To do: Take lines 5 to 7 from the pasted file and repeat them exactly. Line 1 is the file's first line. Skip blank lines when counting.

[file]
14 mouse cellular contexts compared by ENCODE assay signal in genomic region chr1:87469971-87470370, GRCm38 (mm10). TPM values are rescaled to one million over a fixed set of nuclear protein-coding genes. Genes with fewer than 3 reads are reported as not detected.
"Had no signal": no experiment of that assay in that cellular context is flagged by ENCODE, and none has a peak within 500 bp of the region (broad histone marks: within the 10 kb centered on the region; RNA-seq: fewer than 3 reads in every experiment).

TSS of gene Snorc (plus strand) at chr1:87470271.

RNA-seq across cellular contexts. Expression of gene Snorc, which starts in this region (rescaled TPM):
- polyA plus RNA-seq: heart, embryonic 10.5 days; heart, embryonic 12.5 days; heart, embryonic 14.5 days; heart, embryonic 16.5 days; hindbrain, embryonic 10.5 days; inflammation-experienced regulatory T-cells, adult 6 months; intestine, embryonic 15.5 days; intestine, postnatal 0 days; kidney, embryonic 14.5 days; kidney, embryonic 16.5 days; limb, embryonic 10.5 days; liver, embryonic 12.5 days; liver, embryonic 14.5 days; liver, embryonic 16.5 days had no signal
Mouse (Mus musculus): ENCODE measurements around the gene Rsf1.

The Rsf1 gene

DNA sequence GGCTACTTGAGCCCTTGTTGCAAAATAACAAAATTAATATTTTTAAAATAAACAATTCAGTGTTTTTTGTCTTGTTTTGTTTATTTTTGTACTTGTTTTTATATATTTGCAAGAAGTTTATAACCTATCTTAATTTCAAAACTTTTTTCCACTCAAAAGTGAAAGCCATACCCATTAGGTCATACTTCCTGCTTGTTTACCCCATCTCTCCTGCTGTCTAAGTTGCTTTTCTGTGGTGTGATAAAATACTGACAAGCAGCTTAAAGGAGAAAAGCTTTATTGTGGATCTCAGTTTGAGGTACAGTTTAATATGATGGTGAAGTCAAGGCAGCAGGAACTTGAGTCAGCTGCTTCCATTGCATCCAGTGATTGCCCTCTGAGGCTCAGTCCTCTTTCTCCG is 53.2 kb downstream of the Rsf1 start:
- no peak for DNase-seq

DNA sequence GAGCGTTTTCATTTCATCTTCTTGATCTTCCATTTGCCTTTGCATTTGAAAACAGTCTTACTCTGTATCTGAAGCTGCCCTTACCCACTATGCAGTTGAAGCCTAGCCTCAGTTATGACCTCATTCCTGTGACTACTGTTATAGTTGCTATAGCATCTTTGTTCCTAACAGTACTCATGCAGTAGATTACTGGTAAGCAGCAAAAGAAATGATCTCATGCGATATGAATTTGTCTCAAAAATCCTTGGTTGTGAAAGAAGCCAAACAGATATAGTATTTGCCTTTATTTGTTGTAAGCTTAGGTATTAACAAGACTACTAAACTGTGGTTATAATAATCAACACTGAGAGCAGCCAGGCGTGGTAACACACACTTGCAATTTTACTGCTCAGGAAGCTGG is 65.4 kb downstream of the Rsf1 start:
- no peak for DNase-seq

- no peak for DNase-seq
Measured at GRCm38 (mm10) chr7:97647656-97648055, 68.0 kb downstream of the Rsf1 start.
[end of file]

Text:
- polyA plus RNA-seq: heart, embryonic 10.5 days; heart, embryonic 12.5 days; heart, embryonic 14.5 days; heart, embryonic 16.5 days; hindbrain, embryonic 10.5 days; inflammation-experienced regulatory T-cells, adult 6 months; intestine, embryonic 15.5 days; intestine, postnatal 0 days; kidney, embryonic 14.5 days; kidney, embryonic 16.5 days; limb, embryonic 10.5 days; liver, embryonic 12.5 days; liver, embryonic 14.5 days; liver, embryonic 16.5 days had no signal
Mouse (Mus musculus): ENCODE measurements around the gene Rsf1.

The Rsf1 gene